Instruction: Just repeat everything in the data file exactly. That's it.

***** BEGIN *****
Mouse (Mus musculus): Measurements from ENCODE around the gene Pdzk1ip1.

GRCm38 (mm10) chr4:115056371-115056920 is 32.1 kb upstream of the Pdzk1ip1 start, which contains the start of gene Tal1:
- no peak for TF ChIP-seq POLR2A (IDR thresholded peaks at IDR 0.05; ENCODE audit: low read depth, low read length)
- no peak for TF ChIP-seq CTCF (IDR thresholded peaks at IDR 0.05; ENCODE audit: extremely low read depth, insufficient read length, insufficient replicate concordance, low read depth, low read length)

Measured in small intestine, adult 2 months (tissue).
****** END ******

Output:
Mouse (Mus musculus): Measurements from ENCODE around the gene Pdzk1ip1.

GRCm38 (mm10) chr4:115056371-115056920 is 32.1 kb upstream of the Pdzk1ip1 start, which contains the start of gene Tal1:
- no peak for TF ChIP-seq POLR2A (IDR thresholded peaks at IDR 0.05; ENCODE audit: low read depth, low read length)
- no peak for TF ChIP-seq CTCF (IDR thresholded peaks at IDR 0.05; ENCODE audit: extremely low read depth, insufficient read length, insufficient replicate concordance, low read depth, low read length)

Measured in small intestine, adult 2 months (tissue).